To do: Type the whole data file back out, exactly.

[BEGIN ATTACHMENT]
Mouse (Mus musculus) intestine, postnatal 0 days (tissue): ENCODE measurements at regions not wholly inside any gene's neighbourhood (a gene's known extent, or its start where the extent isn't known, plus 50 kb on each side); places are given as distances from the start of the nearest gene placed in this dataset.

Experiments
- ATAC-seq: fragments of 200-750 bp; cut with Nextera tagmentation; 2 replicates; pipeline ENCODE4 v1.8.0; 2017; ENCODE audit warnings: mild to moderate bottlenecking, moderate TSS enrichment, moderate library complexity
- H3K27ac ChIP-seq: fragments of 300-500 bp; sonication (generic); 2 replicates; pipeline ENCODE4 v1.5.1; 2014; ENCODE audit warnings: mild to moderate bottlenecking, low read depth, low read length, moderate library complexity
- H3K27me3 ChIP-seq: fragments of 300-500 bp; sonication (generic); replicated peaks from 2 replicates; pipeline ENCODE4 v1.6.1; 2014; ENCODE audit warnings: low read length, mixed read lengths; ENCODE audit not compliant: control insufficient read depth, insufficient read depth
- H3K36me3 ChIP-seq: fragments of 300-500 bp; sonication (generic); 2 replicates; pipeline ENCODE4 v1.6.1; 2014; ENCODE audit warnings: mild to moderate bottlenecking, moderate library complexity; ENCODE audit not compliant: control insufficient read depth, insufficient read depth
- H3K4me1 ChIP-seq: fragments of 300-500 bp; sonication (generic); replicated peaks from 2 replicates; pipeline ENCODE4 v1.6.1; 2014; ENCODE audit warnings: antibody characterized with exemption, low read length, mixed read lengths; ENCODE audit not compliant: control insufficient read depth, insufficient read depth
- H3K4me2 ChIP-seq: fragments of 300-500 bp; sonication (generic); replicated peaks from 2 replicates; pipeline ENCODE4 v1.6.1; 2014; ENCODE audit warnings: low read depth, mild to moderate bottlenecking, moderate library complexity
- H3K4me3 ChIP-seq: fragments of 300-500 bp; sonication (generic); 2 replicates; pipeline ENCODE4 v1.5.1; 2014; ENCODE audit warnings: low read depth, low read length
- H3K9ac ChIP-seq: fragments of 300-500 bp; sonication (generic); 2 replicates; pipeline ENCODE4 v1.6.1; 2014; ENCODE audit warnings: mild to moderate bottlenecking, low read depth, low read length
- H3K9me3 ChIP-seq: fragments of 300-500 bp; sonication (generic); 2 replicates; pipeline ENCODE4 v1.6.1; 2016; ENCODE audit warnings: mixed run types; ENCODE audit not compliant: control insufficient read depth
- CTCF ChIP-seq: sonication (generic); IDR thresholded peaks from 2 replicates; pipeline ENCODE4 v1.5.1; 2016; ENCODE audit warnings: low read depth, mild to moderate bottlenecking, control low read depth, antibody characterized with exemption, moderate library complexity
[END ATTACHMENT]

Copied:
Mouse (Mus musculus) intestine, postnatal 0 days (tissue): ENCODE measurements at regions not wholly inside any gene's neighbourhood (a gene's known extent, or its start where the extent isn't known, plus 50 kb on each side); places are given as distances from the start of the nearest gene placed in this dataset.

Experiments
- ATAC-seq: fragments of 200-750 bp; cut with Nextera tagmentation; 2 replicates; pipeline ENCODE4 v1.8.0; 2017; ENCODE audit warnings: mild to moderate bottlenecking, moderate TSS enrichment, moderate library complexity
- H3K27ac ChIP-seq: fragments of 300-500 bp; sonication (generic); 2 replicates; pipeline ENCODE4 v1.5.1; 2014; ENCODE audit warnings: mild to moderate bottlenecking, low read depth, low read length, moderate library complexity
- H3K27me3 ChIP-seq: fragments of 300-500 bp; sonication (generic); replicated peaks from 2 replicates; pipeline ENCODE4 v1.6.1; 2014; ENCODE audit warnings: low read length, mixed read lengths; ENCODE audit not compliant: control insufficient read depth, insufficient read depth
- H3K36me3 ChIP-seq: fragments of 300-500 bp; sonication (generic); 2 replicates; pipeline ENCODE4 v1.6.1; 2014; ENCODE audit warnings: mild to moderate bottlenecking, moderate library complexity; ENCODE audit not compliant: control insufficient read depth, insufficient read depth
- H3K4me1 ChIP-seq: fragments of 300-500 bp; sonication (generic); replicated peaks from 2 replicates; pipeline ENCODE4 v1.6.1; 2014; ENCODE audit warnings: antibody characterized with exemption, low read length, mixed read lengths; ENCODE audit not compliant: control insufficient read depth, insufficient read depth
- H3K4me2 ChIP-seq: fragments of 300-500 bp; sonication (generic); replicated peaks from 2 replicates; pipeline ENCODE4 v1.6.1; 2014; ENCODE audit warnings: low read depth, mild to moderate bottlenecking, moderate library complexity
- H3K4me3 ChIP-seq: fragments of 300-500 bp; sonication (generic); 2 replicates; pipeline ENCODE4 v1.5.1; 2014; ENCODE audit warnings: low read depth, low read length
- H3K9ac ChIP-seq: fragments of 300-500 bp; sonication (generic); 2 replicates; pipeline ENCODE4 v1.6.1; 2014; ENCODE audit warnings: mild to moderate bottlenecking, low read depth, low read length
- H3K9me3 ChIP-seq: fragments of 300-500 bp; sonication (generic); 2 replicates; pipeline ENCODE4 v1.6.1; 2016; ENCODE audit warnings: mixed run types; ENCODE audit not compliant: control insufficient read depth
- CTCF ChIP-seq: sonication (generic); IDR thresholded peaks from 2 replicates; pipeline ENCODE4 v1.5.1; 2016; ENCODE audit warnings: low read depth, mild to moderate bottlenecking, control low read depth, antibody characterized with exemption, moderate library complexity